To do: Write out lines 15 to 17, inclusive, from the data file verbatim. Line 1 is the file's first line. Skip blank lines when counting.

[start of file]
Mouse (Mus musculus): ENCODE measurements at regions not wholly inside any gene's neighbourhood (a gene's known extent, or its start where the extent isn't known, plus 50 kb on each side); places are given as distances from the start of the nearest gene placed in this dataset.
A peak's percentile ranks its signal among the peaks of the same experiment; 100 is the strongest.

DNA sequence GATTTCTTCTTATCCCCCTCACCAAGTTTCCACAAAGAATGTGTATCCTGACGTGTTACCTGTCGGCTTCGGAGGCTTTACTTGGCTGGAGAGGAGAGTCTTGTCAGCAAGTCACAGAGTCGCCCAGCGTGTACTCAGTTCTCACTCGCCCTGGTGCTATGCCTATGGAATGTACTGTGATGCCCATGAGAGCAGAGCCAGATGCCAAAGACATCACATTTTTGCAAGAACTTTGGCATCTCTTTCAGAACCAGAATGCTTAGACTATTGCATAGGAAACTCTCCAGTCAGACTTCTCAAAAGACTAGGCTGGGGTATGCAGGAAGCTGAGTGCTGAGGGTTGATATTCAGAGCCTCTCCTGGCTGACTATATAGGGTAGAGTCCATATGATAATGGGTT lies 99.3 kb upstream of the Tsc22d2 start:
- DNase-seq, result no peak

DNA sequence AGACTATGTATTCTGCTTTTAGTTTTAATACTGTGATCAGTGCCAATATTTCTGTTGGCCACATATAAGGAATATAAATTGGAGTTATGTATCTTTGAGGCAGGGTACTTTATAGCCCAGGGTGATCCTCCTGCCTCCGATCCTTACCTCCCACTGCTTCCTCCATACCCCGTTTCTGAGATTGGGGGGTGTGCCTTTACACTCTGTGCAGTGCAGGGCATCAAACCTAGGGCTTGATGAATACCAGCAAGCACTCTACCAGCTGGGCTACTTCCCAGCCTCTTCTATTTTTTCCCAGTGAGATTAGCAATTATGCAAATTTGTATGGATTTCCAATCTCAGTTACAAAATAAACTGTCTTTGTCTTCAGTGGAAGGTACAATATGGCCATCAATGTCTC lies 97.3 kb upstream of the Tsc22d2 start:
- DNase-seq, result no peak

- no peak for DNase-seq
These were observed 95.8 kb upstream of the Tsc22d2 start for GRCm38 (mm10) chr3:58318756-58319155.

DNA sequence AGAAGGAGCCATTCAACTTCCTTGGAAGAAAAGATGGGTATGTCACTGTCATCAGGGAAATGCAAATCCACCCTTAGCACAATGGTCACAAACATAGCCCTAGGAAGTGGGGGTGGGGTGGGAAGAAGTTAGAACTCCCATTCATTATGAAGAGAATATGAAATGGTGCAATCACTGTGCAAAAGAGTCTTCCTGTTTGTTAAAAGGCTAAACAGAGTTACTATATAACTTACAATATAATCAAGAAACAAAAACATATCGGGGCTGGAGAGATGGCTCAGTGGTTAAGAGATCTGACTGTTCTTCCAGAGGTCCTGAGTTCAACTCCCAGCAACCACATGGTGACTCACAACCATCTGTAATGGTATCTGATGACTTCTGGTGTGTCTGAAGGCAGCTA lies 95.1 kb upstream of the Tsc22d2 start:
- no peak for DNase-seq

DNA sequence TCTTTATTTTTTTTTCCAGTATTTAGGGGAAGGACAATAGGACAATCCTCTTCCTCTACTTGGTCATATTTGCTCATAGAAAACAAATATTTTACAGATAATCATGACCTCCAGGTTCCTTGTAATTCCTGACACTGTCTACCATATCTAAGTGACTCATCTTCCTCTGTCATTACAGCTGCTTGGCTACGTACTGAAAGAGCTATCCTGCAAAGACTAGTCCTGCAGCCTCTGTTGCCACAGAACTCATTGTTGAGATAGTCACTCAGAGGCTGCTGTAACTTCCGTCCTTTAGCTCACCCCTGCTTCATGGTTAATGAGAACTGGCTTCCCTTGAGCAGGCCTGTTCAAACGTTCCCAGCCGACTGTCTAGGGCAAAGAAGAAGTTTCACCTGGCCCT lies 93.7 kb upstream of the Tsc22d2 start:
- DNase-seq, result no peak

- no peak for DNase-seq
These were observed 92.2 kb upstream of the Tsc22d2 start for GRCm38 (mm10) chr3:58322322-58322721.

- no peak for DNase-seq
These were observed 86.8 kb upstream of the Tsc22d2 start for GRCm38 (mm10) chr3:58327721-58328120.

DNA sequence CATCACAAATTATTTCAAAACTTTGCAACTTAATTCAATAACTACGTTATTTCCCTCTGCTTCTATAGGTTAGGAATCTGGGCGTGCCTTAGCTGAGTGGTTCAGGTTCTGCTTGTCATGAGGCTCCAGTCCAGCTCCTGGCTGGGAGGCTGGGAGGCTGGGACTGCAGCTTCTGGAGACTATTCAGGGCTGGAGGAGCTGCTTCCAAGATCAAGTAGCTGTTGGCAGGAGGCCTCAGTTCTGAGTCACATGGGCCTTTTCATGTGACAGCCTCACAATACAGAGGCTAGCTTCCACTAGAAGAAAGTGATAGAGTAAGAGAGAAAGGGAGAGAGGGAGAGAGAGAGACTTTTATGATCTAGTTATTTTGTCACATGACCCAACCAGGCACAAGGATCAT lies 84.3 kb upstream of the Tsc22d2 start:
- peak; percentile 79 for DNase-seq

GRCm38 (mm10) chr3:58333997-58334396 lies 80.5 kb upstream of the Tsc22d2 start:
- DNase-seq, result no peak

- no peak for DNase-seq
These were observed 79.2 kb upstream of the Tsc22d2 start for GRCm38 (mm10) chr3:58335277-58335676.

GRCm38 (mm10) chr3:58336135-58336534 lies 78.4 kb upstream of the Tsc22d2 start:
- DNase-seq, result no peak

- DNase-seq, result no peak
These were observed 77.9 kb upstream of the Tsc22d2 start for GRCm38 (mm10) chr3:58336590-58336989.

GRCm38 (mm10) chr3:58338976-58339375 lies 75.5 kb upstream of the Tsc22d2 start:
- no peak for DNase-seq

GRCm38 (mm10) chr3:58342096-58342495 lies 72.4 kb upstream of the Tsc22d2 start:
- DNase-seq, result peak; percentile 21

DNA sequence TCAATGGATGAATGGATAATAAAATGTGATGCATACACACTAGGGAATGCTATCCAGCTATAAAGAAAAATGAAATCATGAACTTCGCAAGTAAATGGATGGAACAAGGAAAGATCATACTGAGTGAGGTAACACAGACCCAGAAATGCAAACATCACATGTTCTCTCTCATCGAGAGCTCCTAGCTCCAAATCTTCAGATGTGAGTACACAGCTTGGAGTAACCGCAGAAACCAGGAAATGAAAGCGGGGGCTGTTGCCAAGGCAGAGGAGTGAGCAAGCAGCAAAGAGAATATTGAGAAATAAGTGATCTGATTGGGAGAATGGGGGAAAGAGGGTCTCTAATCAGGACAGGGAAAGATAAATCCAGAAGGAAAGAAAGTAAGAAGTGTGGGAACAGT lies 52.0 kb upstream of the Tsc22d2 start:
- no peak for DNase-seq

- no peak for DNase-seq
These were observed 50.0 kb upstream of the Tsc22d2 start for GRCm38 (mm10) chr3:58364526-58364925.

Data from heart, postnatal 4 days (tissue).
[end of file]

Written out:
- no peak for DNase-seq
These were observed 86.8 kb upstream of the Tsc22d2 start for GRCm38 (mm10) chr3:58327721-58328120.

DNA sequence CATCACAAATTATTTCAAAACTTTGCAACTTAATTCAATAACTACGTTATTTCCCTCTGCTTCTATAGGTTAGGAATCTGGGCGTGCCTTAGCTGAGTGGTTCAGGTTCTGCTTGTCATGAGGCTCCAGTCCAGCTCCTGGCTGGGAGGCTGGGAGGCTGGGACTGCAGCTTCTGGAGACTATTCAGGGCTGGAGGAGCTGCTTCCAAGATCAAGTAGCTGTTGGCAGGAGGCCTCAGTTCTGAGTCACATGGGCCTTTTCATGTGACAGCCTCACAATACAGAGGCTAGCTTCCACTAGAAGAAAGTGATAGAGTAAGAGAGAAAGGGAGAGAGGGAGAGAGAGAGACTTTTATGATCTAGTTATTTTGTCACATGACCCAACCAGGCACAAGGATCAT lies 84.3 kb upstream of the Tsc22d2 start: